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The inner circle

However, being a “super connector” is very different from having a supersized network.

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Is bigger always better? When it comes to networks, not necessarily.

In my decade’s stint in various capacities as a hospital administrator, I’ve come to realize that one must very (very, very) carefully curate one’s most trusted, inner circle.

You’ll be surprised at how much more valuable you’ll become to the larger community of people in the world when they care about the same things that you do.

“Bigger is better” oftentimes becomes the prevailing assumption, well, in just about anything. It’s natural for us to want to “supersize” our network of connections — the more people we know, the greater the chance of being exposed to opportunities that can lead to professional advancement, mentors, material success and so on.

However, being a “super connector” is very different from having a supersized network.  Rather, its about surrounding yourself with a carefully selected group of people whom you admire and respect, ones with whom you share common values and beliefs.

These people will set the tone for the foundation of your larger network filled with people who provide value to one another.  That core group? It should be a lot smaller than you think.

Time is the one thing we can never buy or get back. We’ve all got time-management issues. I strive to find time for work, family and “spare” time for that necessary evil we call networking.

If you were once like me, you probably built your network haphazardly, connecting with anyone who’ll communicate with you.

You probably had a hard time saying no to people. As a result, people you hardly even know make demands on your time and, like a true mensch, you keep on trying to accommodate them.

But as I’ve come to realize, undiscerning generosity is self-defeating. By giving your time to 50 people rather than, say, five, you make far less of an impact on the world than the sheer volume of your network might have you think.

It’s important to consider the people in your inner circle, as these are the ones who will deeply and profoundly influence you.

Social media is a way to connect and reconnect, and I use that as a tool for networking as well, but keep in mind that people on your network, digitally or otherwise, will draw snap judgements of you. Same goes for how people may perceive you as they judge you by who you keep in your inner circle.

This doesn’t mean that you should fill your inner circle with high-profile contacts whose shine might rub off on you. It means you should seek out and nurture relationships with good, smart and honest people — ones that can help you to be a bigger and better version of yourself.

In other words, be ruthlessly selective because everyone in your core group also has an inner circle with which you will be ultimately connected, and those people will have an inner circle, and so on.  Professionally, I’ve interacted with tens of thousands of individuals, but I’ve learned that it’s best to have only a handful of people and activities I will make time for religiously.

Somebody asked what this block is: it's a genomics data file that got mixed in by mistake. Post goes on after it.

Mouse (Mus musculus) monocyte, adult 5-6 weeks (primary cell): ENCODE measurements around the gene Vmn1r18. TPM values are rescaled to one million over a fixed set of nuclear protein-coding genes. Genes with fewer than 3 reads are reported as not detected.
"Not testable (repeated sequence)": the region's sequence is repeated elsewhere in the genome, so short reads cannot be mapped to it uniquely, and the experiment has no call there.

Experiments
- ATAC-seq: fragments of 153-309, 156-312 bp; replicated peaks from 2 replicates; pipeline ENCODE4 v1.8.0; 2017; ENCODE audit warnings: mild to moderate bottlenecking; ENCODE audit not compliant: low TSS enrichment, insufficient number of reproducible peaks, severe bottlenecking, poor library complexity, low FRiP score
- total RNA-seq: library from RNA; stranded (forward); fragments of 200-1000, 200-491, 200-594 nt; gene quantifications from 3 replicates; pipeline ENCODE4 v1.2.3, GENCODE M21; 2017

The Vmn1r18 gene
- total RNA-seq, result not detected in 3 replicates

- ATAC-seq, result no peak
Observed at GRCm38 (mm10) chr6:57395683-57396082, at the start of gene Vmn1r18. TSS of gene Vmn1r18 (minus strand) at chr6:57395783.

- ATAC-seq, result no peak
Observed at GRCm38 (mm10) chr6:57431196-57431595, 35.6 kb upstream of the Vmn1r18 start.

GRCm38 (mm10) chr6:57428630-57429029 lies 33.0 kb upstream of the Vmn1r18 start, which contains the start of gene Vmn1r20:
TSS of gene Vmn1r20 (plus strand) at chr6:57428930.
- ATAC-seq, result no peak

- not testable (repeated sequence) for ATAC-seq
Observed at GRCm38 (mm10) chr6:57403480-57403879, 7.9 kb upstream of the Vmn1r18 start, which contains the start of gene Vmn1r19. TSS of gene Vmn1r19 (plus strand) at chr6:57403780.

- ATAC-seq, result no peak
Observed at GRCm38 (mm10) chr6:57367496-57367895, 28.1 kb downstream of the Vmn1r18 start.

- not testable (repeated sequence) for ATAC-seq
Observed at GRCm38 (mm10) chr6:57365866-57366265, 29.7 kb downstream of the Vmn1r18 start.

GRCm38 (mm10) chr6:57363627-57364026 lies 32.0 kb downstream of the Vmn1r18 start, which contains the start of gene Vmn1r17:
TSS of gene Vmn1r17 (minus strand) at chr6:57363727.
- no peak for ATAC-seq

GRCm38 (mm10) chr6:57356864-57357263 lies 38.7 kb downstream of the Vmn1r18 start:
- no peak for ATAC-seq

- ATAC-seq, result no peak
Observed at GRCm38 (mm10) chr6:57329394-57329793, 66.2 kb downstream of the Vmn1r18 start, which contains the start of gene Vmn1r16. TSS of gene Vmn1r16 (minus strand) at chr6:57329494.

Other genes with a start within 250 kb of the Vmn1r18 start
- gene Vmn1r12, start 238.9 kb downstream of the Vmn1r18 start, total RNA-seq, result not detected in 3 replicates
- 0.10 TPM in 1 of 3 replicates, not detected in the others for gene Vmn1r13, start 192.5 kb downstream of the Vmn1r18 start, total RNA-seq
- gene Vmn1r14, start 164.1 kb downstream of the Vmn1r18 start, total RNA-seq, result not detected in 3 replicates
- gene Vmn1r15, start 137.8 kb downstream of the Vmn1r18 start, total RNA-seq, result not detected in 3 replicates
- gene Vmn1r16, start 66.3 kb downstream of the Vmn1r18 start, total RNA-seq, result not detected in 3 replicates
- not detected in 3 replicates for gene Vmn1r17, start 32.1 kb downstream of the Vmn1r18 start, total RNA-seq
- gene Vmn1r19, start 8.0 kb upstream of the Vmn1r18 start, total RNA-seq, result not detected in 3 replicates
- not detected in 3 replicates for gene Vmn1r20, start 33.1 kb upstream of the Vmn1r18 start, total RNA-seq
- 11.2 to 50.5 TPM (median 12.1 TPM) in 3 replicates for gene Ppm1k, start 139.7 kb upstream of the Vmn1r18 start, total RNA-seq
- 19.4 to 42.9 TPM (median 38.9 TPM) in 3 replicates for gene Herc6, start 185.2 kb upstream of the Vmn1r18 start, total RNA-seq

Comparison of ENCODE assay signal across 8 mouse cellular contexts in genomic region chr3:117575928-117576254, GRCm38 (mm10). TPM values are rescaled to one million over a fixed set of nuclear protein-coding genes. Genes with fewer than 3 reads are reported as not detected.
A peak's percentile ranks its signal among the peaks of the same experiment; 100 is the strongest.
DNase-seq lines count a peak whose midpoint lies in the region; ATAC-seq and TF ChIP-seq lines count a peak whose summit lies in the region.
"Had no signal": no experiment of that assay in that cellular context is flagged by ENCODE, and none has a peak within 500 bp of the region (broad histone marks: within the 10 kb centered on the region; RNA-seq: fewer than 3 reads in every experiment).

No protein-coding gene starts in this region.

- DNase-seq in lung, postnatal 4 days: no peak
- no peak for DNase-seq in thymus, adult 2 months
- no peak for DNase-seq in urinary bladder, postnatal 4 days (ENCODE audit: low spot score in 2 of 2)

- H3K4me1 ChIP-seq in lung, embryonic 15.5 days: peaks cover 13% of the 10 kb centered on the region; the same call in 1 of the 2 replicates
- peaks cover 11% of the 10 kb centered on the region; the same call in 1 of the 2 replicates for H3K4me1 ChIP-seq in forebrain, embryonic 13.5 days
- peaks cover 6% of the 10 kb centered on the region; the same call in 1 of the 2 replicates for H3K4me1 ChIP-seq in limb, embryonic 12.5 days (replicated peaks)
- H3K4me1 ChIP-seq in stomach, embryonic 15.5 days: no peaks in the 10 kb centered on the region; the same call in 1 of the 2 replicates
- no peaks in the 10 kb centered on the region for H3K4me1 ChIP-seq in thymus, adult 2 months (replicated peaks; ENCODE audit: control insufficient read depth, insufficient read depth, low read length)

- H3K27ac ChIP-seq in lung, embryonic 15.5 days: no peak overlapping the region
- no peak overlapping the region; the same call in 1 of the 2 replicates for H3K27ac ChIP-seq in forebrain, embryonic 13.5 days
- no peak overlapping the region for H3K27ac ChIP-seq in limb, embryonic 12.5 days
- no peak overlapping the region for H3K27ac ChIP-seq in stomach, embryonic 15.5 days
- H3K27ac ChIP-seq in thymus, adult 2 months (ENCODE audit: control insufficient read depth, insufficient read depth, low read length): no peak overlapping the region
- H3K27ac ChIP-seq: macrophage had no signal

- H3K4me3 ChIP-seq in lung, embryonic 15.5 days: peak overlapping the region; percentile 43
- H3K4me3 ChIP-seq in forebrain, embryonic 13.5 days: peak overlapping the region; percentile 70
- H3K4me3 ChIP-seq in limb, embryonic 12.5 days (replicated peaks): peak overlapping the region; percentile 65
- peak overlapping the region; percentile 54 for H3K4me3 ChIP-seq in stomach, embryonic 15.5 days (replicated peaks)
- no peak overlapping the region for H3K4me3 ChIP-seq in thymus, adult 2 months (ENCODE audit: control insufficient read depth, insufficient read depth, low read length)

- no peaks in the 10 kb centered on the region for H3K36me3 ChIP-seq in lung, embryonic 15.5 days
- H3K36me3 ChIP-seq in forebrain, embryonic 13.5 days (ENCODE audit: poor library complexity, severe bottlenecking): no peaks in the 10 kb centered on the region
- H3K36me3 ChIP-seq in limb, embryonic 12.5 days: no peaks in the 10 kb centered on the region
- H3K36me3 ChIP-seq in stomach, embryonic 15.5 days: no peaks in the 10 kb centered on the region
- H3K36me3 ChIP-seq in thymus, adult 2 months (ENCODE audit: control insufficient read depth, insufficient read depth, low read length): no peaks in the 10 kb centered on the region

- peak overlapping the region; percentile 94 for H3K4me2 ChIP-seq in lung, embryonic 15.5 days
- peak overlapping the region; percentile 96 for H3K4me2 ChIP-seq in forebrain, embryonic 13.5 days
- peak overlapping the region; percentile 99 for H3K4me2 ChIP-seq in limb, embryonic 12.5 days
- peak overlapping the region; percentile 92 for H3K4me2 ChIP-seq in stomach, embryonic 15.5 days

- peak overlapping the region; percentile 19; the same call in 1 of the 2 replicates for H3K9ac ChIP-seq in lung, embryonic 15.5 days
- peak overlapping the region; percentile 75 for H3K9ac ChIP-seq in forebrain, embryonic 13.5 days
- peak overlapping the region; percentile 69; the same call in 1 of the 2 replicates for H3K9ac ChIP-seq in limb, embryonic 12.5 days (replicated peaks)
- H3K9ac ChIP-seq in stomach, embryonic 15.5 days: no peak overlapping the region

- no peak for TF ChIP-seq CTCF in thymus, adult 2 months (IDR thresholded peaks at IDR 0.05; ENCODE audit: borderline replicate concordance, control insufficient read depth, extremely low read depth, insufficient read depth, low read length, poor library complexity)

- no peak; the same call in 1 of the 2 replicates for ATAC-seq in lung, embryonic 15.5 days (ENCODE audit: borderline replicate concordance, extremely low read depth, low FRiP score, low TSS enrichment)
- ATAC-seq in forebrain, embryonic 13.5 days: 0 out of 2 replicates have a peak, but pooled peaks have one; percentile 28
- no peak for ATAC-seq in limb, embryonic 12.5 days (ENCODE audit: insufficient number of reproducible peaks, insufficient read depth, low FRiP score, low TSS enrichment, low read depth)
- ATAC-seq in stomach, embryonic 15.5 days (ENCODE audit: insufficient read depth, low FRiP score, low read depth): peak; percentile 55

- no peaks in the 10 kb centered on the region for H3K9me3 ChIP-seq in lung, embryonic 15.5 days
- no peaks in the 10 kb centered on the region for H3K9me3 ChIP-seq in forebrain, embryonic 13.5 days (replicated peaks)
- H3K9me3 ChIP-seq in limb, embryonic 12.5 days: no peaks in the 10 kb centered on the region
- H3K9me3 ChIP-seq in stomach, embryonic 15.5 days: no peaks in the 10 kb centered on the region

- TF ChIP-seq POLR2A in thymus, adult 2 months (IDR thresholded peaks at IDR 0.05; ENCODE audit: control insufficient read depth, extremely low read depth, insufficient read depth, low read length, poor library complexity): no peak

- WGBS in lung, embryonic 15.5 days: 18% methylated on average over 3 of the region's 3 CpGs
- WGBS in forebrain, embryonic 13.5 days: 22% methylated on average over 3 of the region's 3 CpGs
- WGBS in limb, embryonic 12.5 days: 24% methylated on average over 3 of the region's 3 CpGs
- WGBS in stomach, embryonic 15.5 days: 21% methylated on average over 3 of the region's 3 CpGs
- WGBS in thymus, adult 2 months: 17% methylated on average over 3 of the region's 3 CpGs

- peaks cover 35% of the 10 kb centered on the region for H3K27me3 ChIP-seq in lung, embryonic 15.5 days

For example, I have a few friends and colleagues who I reach out to quite regularly, ones who keep me grounded.  I have a physician executive colleague whom I talk to who’s involved in various projects and reminds me to think big. My close group of friends from high school keep me humble and connected to my roots. My wife, parents and siblings are my ultimate coaches, and as we make memories together I take every opportunity to learn from them and pick their brains for ideas and guidance.

With each person in this circle, the conversation is unfiltered and trust is absolute. These people are part of the rock-solid foundation that guides me further into not only advancement but to fulfillment. I choose them, not to the exclusion of all others, but because they make me a better person for the thousands of others with whom I interact.

So, ask yourself this: Who did you recently spend time with? What types of people do you want to spend more time with, and what types do you want to cut out entirely?

Remember that relationships should not be transactional — the idea is not to spend time only with people who you believe can help you. Rather, consider the long-term value of building a mutually-beneficial relationship.

Always be on the lookout for ways to help others, not because there is the expectation of reciprocity, but because being useful and generous builds social capital by making you valuable and memorable.

As you shrink your inner circle, see yourself as the architect of your environment. As you forge deeper, making more authentic relationships with smaller numbers of people who are genuinely important to you, you will gain more context into their wants and needs, and they will likewise develop a fuller understanding of yourself.

That will give you a stronger foundation on which to build a larger community that benefits from knowing you and your inner circle.

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